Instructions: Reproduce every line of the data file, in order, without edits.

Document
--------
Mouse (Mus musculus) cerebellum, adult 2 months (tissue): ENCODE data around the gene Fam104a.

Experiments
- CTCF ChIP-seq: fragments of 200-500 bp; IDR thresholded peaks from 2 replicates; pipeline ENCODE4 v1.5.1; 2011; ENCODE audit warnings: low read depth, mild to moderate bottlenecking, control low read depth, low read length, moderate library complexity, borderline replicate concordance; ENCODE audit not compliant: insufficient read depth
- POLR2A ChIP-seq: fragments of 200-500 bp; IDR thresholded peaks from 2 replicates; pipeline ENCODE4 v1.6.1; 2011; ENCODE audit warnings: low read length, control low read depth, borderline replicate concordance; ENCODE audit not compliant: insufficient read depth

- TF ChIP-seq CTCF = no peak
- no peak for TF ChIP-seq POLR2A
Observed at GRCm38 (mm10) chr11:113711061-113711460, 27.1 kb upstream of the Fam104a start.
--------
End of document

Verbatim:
Mouse (Mus musculus) cerebellum, adult 2 months (tissue): ENCODE data around the gene Fam104a.

Experiments
- CTCF ChIP-seq: fragments of 200-500 bp; IDR thresholded peaks from 2 replicates; pipeline ENCODE4 v1.5.1; 2011; ENCODE audit warnings: low read depth, mild to moderate bottlenecking, control low read depth, low read length, moderate library complexity, borderline replicate concordance; ENCODE audit not compliant: insufficient read depth
- POLR2A ChIP-seq: fragments of 200-500 bp; IDR thresholded peaks from 2 replicates; pipeline ENCODE4 v1.6.1; 2011; ENCODE audit warnings: low read length, control low read depth, borderline replicate concordance; ENCODE audit not compliant: insufficient read depth

- TF ChIP-seq CTCF = no peak
- no peak for TF ChIP-seq POLR2A
Observed at GRCm38 (mm10) chr11:113711061-113711460, 27.1 kb upstream of the Fam104a start.